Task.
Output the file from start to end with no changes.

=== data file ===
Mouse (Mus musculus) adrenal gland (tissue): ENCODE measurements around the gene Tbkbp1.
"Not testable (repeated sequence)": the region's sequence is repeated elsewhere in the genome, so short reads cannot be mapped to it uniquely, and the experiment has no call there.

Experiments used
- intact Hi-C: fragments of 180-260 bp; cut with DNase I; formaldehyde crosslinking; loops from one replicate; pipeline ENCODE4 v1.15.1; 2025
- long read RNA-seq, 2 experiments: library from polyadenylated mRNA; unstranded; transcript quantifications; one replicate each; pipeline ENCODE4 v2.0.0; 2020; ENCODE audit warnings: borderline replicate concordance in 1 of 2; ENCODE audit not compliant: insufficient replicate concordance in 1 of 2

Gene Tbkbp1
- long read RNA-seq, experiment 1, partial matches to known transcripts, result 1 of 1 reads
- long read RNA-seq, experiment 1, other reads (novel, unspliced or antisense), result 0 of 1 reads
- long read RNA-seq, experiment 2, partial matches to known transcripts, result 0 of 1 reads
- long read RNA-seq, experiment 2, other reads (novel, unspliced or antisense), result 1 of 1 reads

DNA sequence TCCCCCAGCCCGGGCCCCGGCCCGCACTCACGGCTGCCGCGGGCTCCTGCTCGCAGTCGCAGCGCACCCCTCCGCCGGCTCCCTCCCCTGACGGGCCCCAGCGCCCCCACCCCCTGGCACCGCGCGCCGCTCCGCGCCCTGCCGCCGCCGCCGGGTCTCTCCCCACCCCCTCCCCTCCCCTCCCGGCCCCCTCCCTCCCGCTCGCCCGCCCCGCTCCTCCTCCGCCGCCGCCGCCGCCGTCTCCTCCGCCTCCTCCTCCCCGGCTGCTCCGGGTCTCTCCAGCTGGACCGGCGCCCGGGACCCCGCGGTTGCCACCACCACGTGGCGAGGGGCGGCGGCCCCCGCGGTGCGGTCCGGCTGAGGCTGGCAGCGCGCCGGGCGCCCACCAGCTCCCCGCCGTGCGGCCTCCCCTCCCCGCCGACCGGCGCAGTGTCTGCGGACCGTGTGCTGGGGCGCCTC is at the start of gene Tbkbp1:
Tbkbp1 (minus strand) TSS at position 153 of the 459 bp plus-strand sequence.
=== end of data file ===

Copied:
Mouse (Mus musculus) adrenal gland (tissue): ENCODE measurements around the gene Tbkbp1.
"Not testable (repeated sequence)": the region's sequence is repeated elsewhere in the genome, so short reads cannot be mapped to it uniquely, and the experiment has no call there.

Experiments used
- intact Hi-C: fragments of 180-260 bp; cut with DNase I; formaldehyde crosslinking; loops from one replicate; pipeline ENCODE4 v1.15.1; 2025
- long read RNA-seq, 2 experiments: library from polyadenylated mRNA; unstranded; transcript quantifications; one replicate each; pipeline ENCODE4 v2.0.0; 2020; ENCODE audit warnings: borderline replicate concordance in 1 of 2; ENCODE audit not compliant: insufficient replicate concordance in 1 of 2

Gene Tbkbp1
- long read RNA-seq, experiment 1, partial matches to known transcripts, result 1 of 1 reads
- long read RNA-seq, experiment 1, other reads (novel, unspliced or antisense), result 0 of 1 reads
- long read RNA-seq, experiment 2, partial matches to known transcripts, result 0 of 1 reads
- long read RNA-seq, experiment 2, other reads (novel, unspliced or antisense), result 1 of 1 reads

DNA sequence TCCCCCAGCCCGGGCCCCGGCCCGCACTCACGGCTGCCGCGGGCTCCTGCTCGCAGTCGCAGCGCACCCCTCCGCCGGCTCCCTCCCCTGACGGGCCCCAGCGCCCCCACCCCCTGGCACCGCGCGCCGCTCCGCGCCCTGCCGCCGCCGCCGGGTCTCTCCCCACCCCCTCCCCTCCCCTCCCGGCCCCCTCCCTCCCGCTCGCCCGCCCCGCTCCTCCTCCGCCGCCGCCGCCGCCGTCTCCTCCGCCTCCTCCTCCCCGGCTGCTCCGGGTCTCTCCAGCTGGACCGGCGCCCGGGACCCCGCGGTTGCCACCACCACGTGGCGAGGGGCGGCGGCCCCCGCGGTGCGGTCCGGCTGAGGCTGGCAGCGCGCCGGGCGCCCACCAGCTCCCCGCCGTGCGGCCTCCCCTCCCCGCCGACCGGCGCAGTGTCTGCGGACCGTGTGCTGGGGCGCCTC is at the start of gene Tbkbp1:
Tbkbp1 (minus strand) TSS at position 153 of the 459 bp plus-strand sequence.